Secondly, breastfeeding is a beautiful intricate balance between a baby's needs and a mother's response. These synergistic responses are hormonally triggered particularly by the two hormones oxytocin and prolactin. A new mother needs to feel confident in her ability to nurture and feed her new infant. Unfortunately, this pamphlet is doubt inducing and potentially harmful to this delicate hormonal balance affecting milk production. Supportive, confidence building messages are what a new mother needs. Are t he - what if I don't eat enough of the recommended foods - or - what if I eat or do something wrong - designed to produce anxiety?
Calcium indeed seems to be key to this pamphlet. Other nutrients are not or only barely mentioned. The word calcium appears in the pamphlet 10 times. Is calcium some super nutrient that breastfeeding mothers require over and above all other nutrients? Cal cium of course is the nutrient used to sell the public on consuming cow's milk. The fear of osteoporosis is lurking behind "getting enough calcium is important when you are breastfeeding, because if you don't, you may decrease your own bone density and p ut yourself at a greater risk for osteoporosis later in life". However research (1),(2),(3) shows us that women who breastfeed have a reduced risk of developing osteoporosis and bone fractures o ver their non breastfeeding counterparts. Are new mothers being misinformed to frighten them into drinking their 4 glasses of cow's milk per day?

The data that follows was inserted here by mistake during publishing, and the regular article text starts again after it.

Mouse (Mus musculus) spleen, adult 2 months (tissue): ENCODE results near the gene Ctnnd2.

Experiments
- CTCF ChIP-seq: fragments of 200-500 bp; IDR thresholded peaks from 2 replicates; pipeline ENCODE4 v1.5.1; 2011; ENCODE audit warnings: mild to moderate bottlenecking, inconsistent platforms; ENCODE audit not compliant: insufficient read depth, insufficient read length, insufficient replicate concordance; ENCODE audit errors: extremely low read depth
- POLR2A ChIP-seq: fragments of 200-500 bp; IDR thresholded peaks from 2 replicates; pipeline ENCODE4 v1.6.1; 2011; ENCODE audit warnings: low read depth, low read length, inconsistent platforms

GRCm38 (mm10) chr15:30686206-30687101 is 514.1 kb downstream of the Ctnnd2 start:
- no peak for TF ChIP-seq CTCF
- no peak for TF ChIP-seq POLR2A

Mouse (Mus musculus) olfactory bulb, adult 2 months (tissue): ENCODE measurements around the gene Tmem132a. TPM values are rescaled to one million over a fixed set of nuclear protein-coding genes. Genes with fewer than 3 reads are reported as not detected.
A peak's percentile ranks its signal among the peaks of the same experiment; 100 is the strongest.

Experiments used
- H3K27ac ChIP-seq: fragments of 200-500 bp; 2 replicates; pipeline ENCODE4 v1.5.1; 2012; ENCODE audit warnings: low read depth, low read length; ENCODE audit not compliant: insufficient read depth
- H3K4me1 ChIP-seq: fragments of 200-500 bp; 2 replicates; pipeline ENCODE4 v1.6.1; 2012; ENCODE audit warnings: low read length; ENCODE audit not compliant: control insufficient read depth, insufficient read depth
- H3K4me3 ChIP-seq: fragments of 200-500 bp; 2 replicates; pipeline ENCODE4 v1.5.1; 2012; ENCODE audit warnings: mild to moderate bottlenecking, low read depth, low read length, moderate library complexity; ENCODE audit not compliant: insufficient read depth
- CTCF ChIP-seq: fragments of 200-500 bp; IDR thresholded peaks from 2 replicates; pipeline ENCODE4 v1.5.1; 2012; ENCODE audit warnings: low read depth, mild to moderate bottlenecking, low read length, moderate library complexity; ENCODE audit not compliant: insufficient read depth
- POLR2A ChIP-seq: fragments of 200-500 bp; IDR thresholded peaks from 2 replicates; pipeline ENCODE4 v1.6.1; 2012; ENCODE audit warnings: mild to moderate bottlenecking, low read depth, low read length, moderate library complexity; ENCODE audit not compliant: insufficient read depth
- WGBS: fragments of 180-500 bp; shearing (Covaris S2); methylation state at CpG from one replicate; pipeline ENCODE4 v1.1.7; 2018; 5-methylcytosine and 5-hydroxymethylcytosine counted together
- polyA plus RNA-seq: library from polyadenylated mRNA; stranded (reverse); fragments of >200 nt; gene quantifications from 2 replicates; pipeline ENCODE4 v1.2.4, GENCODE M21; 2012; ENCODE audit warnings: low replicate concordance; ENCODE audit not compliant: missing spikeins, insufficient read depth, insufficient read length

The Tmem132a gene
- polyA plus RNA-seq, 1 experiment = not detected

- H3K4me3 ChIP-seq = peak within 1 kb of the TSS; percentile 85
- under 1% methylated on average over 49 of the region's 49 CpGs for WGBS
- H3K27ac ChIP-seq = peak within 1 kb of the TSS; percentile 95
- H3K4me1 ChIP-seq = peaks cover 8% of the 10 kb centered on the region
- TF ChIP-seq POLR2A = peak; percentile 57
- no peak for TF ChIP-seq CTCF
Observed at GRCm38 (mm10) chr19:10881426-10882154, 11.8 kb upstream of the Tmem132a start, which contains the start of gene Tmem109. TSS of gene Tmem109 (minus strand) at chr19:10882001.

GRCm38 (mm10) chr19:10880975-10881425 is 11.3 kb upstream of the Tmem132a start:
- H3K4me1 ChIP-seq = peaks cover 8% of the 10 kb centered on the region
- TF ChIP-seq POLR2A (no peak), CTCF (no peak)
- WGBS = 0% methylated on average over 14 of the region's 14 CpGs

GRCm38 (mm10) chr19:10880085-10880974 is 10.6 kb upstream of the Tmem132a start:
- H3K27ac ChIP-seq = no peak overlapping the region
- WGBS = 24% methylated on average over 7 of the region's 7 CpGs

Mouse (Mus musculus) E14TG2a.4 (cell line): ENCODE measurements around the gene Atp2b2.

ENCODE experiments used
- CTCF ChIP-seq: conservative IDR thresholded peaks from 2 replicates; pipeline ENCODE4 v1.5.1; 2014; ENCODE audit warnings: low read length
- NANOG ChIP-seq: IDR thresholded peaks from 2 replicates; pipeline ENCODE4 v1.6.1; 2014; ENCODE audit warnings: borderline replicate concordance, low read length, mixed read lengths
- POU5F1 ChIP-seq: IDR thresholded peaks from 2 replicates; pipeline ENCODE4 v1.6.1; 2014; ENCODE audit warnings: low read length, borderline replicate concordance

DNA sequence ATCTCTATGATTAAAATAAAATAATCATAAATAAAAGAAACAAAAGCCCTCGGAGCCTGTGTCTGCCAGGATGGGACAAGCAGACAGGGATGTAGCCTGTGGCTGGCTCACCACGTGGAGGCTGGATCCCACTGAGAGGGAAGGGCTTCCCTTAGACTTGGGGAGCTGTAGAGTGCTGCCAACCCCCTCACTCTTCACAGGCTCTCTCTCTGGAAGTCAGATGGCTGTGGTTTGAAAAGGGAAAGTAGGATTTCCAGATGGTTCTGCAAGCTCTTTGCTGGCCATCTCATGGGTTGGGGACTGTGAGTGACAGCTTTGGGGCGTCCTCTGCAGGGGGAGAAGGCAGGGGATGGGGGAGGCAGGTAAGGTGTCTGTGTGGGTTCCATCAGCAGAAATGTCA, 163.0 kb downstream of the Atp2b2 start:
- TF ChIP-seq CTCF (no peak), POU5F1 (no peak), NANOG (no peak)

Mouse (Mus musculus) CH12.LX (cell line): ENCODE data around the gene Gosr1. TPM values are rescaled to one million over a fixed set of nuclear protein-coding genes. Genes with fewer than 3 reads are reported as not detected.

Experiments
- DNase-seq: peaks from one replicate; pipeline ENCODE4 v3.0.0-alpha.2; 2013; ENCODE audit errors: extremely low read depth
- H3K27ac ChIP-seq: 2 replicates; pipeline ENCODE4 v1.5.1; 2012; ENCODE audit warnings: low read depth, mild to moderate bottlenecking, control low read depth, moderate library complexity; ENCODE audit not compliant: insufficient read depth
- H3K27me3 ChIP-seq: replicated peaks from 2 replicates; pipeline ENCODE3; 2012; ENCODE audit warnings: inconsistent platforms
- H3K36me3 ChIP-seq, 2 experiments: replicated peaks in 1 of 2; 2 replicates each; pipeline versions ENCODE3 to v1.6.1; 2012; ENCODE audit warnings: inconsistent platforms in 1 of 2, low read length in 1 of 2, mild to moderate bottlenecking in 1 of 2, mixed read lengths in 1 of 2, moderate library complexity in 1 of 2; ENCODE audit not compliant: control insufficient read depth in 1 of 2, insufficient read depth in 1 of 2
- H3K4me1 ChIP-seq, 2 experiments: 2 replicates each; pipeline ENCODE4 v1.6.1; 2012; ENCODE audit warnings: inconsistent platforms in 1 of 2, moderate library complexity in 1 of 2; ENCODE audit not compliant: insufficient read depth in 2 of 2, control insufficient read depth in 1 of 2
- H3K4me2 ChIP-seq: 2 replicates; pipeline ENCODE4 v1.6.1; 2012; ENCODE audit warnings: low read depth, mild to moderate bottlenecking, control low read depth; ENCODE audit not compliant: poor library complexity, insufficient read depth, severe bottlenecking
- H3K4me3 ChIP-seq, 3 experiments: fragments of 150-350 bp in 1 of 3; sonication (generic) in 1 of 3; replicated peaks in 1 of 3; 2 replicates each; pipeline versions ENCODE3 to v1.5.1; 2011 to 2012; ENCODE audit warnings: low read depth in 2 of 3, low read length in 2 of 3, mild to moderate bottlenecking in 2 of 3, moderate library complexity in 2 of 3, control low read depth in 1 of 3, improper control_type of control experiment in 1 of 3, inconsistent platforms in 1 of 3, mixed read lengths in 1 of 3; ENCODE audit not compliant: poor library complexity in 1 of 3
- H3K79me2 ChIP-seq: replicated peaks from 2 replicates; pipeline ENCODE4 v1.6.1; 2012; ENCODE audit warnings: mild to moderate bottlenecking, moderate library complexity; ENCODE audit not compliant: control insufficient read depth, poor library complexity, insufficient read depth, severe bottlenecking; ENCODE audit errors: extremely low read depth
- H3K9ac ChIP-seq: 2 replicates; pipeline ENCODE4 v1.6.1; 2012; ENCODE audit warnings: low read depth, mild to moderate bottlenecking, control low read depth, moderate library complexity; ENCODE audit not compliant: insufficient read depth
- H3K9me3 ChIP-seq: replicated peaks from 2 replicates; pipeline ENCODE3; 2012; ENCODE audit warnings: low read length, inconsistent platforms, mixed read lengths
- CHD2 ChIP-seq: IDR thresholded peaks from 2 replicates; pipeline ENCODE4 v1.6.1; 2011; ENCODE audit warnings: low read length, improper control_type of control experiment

Getting calcium from cow's milk may not always be in the best interest of breastfeeding mothers and their children. A number of studies have shown that cow's milk proteins, of which more than 25 are known to be immunogenic, can pass into breastmilk. Expo sure to cow's milk antigens (4) can create havoc for the breastfed infant - allergic disease and colic are conditions that all new mothers prefer to avoid. Can the consumption of three to four servings of dairy products increase the likelihood of allergic disease and/or colic?